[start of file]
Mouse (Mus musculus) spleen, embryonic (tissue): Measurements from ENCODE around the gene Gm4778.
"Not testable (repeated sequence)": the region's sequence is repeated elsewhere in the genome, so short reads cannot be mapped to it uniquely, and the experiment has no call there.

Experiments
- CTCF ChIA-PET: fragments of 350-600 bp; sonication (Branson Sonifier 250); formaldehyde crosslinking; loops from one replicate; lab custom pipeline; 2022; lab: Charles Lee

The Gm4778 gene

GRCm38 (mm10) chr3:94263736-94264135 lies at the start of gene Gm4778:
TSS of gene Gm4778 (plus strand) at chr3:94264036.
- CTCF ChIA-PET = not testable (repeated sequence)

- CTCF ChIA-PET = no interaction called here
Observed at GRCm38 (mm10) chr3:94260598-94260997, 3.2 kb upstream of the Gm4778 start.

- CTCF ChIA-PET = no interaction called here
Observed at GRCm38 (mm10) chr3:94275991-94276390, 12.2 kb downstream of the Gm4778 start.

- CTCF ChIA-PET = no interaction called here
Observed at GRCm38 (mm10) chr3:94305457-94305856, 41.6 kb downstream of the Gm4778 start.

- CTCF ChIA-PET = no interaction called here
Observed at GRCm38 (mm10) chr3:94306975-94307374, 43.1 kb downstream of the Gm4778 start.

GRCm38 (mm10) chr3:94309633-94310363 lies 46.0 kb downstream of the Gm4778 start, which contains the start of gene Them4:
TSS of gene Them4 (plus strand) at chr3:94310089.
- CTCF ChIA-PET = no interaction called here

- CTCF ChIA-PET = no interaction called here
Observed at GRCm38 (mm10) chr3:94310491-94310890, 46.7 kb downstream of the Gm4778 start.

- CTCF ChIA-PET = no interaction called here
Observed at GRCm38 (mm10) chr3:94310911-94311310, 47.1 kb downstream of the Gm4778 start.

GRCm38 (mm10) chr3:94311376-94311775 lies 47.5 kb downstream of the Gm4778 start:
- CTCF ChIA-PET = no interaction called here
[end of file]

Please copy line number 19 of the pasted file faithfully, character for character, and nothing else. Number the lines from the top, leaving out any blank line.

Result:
- CTCF ChIA-PET = no interaction called here